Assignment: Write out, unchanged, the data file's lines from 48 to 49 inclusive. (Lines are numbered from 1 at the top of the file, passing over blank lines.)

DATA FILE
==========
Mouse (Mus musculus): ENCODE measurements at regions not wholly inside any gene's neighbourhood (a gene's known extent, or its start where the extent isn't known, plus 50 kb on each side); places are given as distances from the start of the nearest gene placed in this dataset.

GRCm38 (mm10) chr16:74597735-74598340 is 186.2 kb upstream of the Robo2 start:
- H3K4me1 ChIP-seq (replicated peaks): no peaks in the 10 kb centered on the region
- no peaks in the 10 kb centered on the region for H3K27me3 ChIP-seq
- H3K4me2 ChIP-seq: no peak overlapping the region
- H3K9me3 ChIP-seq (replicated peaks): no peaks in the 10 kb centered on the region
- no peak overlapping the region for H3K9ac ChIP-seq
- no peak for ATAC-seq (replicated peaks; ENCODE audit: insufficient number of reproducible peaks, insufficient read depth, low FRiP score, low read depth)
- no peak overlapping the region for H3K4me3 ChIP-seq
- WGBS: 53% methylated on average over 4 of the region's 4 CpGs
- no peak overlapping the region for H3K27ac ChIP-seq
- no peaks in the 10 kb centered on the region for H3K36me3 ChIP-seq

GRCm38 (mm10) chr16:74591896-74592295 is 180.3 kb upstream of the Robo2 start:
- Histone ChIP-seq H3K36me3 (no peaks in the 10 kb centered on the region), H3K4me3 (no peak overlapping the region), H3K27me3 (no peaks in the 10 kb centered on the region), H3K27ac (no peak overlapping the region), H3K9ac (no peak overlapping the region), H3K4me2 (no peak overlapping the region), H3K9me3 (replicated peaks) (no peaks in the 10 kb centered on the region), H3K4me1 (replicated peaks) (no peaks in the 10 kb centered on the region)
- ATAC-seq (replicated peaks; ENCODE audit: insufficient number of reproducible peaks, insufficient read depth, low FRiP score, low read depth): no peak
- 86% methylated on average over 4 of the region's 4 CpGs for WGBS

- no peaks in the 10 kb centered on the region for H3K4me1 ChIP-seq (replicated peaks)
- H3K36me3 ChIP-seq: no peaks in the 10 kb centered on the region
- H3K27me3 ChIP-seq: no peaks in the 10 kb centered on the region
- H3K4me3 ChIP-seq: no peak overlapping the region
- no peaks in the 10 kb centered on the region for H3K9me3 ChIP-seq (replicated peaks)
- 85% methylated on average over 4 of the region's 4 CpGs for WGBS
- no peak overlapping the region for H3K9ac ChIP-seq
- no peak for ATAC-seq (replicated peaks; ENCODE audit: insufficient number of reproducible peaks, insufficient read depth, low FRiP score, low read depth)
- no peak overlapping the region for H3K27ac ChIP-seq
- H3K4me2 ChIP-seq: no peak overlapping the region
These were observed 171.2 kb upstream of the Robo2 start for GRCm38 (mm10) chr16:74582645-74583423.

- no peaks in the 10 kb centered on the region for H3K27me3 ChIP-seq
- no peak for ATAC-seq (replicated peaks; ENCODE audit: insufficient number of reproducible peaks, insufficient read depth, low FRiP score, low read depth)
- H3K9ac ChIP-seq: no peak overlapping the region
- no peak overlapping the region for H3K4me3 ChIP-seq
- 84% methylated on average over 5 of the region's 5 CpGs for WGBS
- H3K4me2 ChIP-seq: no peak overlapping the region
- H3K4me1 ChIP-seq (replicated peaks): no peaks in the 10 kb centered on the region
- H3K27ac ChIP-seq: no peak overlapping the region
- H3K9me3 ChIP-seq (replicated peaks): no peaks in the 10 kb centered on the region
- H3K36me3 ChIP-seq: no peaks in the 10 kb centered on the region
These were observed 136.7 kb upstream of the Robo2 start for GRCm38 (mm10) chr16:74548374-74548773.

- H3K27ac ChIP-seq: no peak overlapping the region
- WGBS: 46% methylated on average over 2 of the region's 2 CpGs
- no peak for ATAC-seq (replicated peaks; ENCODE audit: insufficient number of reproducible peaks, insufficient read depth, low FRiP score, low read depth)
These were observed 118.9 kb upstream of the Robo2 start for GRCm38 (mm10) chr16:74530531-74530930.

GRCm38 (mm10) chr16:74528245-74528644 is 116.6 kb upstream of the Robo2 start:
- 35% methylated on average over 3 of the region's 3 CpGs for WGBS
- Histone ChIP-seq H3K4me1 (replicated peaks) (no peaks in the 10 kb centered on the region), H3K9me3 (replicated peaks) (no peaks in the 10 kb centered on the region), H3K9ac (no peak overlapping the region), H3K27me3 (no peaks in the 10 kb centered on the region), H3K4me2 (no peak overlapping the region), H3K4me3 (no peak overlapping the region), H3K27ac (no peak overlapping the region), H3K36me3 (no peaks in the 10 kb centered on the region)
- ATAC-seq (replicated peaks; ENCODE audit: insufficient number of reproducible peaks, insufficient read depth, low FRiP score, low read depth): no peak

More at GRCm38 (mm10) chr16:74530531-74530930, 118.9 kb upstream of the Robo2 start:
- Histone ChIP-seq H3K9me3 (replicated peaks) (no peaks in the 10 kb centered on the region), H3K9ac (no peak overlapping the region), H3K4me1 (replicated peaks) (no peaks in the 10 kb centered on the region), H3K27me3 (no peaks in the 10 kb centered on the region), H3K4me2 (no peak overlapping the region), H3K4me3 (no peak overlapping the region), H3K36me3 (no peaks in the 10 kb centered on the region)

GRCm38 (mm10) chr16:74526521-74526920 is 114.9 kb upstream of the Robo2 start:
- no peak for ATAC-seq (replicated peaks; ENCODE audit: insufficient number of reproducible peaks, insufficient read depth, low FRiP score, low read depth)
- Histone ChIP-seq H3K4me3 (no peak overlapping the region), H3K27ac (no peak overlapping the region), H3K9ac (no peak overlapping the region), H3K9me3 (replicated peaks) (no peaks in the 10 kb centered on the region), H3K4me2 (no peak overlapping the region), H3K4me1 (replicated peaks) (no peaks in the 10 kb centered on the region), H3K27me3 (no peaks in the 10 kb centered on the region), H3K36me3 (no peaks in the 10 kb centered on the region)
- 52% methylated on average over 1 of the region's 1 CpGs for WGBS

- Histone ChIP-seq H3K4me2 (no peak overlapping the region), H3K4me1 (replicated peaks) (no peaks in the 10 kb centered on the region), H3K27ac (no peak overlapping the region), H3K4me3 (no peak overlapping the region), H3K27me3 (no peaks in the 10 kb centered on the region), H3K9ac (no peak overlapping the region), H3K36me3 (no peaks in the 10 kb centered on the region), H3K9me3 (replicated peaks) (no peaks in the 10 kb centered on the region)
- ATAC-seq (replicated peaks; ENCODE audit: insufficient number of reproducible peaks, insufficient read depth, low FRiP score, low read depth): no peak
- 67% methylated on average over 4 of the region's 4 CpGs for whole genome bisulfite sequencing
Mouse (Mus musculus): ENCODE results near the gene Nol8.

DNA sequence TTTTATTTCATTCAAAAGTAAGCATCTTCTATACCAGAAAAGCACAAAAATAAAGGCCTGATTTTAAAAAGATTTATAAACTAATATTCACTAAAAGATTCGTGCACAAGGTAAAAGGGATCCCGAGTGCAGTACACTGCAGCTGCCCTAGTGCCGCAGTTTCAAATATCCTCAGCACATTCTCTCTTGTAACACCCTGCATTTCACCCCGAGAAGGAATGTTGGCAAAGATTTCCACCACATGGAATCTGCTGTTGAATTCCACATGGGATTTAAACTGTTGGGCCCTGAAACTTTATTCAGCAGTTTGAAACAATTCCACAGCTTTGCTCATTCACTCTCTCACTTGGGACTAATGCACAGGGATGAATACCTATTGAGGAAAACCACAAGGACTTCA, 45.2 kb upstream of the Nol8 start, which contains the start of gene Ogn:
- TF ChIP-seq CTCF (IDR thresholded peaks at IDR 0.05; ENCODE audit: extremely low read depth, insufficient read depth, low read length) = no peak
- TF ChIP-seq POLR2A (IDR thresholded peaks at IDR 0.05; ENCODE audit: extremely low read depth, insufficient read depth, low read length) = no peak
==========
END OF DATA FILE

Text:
- Histone ChIP-seq H3K9me3 (replicated peaks) (no peaks in the 10 kb centered on the region), H3K9ac (no peak overlapping the region), H3K4me1 (replicated peaks) (no peaks in the 10 kb centered on the region), H3K27me3 (no peaks in the 10 kb centered on the region), H3K4me2 (no peak overlapping the region), H3K4me3 (no peak overlapping the region), H3K36me3 (no peaks in the 10 kb centered on the region)

GRCm38 (mm10) chr16:74526521-74526920 is 114.9 kb upstream of the Robo2 start: